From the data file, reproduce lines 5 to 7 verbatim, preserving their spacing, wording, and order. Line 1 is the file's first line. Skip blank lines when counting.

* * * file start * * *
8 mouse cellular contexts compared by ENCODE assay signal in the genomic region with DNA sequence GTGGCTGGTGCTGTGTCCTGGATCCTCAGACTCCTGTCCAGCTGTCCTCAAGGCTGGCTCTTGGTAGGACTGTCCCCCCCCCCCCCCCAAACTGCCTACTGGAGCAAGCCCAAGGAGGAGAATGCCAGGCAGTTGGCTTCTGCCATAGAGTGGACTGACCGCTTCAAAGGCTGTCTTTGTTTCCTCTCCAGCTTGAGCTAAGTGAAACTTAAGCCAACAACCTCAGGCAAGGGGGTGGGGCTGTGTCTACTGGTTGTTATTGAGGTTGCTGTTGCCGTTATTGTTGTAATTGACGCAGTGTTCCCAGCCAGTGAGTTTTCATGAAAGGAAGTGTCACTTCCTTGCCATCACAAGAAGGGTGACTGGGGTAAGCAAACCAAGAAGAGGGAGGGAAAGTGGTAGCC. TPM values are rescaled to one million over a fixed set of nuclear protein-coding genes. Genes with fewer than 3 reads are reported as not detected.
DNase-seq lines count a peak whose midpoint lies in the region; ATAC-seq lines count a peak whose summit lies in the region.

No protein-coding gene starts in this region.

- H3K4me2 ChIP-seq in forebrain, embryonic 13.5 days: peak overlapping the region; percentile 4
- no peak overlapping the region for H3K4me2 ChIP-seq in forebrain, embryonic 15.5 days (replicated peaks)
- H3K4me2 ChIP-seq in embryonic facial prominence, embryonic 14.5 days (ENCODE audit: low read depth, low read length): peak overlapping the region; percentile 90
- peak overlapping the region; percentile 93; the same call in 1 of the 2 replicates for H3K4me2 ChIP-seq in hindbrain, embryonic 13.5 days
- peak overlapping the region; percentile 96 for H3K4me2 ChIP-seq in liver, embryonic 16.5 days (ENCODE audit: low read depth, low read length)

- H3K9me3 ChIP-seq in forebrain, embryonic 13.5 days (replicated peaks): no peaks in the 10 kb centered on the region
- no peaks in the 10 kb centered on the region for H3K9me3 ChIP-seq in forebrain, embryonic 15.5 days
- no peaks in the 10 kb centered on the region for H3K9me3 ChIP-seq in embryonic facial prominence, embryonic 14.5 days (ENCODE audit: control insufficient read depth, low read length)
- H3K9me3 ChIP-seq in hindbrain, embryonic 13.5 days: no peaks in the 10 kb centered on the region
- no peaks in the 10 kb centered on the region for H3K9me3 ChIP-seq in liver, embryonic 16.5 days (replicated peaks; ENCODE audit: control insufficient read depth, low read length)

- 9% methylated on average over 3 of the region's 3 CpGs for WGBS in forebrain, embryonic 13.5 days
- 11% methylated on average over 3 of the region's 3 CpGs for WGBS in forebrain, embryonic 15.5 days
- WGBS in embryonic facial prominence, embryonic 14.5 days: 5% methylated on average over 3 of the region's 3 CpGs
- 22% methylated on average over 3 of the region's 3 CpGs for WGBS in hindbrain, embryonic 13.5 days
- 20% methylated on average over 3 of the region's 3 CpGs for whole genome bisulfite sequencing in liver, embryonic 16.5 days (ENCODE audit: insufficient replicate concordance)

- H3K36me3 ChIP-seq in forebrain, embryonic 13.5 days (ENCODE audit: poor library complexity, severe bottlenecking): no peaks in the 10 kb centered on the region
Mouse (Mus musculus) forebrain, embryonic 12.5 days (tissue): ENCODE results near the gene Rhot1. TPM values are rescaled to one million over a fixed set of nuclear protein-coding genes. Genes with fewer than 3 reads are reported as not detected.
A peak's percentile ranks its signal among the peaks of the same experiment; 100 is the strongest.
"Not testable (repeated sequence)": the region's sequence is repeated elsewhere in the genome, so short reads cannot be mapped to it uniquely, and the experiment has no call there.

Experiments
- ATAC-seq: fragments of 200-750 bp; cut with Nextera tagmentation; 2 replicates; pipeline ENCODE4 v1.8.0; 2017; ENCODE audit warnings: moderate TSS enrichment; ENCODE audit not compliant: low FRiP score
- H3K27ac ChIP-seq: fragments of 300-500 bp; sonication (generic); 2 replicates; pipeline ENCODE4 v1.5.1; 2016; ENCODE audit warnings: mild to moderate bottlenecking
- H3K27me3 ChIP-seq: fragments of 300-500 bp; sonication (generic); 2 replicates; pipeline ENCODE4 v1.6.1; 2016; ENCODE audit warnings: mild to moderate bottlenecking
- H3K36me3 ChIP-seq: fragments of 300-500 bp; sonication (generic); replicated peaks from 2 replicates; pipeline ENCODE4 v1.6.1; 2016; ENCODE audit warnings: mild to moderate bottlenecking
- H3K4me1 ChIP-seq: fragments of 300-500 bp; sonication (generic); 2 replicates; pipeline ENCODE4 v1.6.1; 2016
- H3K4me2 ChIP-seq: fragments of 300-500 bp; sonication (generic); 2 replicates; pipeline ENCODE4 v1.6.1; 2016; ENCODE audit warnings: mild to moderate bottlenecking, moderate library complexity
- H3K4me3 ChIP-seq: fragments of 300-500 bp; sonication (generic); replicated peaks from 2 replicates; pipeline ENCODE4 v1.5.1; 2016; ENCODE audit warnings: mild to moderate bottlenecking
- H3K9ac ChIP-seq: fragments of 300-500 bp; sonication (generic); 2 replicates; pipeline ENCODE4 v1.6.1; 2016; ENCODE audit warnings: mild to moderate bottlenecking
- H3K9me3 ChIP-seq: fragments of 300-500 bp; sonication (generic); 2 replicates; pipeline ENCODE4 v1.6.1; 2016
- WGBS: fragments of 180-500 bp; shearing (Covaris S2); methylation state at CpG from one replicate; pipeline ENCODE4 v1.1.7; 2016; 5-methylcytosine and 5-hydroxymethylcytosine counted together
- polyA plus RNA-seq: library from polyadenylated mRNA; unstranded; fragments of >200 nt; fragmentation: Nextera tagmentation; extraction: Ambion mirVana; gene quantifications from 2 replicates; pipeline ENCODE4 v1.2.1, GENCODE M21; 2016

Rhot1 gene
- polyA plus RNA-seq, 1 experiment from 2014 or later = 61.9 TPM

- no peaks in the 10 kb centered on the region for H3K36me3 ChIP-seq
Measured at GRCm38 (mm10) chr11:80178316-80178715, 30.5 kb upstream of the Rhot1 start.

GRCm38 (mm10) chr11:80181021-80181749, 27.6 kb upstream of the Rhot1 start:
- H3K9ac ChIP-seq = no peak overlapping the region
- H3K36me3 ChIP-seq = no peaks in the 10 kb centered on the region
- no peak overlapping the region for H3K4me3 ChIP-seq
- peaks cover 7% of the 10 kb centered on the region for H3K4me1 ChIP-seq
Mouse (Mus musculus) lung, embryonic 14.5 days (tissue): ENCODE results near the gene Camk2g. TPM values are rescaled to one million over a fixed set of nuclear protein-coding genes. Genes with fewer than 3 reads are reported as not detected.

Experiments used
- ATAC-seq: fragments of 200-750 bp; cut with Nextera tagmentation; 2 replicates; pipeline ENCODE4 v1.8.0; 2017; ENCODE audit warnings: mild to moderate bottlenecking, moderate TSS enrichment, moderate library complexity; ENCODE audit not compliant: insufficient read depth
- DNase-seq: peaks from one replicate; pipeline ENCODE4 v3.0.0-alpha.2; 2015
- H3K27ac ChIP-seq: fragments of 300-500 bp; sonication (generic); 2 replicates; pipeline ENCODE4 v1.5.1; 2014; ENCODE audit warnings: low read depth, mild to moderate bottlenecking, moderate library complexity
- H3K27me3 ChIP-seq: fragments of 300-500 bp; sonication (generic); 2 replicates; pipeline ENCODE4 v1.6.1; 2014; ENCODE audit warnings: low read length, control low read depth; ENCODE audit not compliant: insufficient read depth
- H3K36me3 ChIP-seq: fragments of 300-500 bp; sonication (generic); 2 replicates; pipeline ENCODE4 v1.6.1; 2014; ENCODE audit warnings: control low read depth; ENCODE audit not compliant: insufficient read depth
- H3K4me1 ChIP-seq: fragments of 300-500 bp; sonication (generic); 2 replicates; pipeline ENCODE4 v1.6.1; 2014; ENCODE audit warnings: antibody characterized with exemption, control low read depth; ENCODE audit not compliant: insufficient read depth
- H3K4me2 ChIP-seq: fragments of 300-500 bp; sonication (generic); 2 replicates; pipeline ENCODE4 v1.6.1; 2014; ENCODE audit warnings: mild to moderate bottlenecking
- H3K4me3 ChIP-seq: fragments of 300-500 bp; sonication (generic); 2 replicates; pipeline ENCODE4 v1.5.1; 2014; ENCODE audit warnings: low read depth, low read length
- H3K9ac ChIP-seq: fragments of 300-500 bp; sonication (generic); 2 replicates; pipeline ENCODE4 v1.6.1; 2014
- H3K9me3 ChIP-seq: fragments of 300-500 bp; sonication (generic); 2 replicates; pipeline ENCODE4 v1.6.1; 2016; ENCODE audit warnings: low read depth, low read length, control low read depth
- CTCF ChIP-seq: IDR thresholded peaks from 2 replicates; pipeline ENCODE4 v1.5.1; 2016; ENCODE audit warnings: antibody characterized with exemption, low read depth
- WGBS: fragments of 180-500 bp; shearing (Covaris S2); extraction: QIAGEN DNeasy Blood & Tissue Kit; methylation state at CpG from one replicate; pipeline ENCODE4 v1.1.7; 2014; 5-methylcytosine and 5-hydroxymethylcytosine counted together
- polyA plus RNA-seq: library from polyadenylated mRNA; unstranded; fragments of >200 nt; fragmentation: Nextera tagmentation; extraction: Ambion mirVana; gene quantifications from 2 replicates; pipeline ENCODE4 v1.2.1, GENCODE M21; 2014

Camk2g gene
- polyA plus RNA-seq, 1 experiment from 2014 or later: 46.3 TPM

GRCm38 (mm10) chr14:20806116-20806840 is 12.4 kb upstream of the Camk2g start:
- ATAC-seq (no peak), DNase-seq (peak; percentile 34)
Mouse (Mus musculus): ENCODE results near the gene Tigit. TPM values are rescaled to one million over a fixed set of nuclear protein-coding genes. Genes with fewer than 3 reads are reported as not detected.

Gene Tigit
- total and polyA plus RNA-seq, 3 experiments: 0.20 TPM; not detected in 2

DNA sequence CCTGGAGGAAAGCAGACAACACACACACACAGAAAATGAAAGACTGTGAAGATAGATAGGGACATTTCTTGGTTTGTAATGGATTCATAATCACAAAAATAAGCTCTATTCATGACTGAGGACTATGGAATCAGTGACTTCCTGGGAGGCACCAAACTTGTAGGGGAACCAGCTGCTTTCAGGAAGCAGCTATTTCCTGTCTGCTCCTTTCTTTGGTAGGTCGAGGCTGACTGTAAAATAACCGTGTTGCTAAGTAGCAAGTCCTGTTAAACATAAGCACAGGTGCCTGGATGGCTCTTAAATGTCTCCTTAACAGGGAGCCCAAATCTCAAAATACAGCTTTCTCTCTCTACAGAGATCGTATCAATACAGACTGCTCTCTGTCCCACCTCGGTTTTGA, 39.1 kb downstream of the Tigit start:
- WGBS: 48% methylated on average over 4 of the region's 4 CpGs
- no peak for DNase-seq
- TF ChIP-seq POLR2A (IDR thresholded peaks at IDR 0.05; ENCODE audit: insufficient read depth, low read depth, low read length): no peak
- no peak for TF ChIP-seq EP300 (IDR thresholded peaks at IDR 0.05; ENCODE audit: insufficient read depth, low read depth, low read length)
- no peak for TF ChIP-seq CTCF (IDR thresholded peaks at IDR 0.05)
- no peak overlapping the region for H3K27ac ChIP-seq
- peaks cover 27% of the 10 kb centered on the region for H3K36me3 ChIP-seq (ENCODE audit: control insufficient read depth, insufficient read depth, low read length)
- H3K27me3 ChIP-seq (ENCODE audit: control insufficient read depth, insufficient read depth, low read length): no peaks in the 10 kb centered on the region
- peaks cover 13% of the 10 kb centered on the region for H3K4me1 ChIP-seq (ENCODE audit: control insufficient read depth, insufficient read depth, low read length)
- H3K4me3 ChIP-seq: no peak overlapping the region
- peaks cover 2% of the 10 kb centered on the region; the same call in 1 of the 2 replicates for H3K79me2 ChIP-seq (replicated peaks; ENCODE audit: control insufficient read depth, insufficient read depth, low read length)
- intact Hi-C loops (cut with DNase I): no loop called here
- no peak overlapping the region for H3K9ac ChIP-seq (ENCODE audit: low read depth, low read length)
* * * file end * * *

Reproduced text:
- no peak overlapping the region for H3K4me2 ChIP-seq in forebrain, embryonic 15.5 days (replicated peaks)
- H3K4me2 ChIP-seq in embryonic facial prominence, embryonic 14.5 days (ENCODE audit: low read depth, low read length): peak overlapping the region; percentile 90
- peak overlapping the region; percentile 93; the same call in 1 of the 2 replicates for H3K4me2 ChIP-seq in hindbrain, embryonic 13.5 days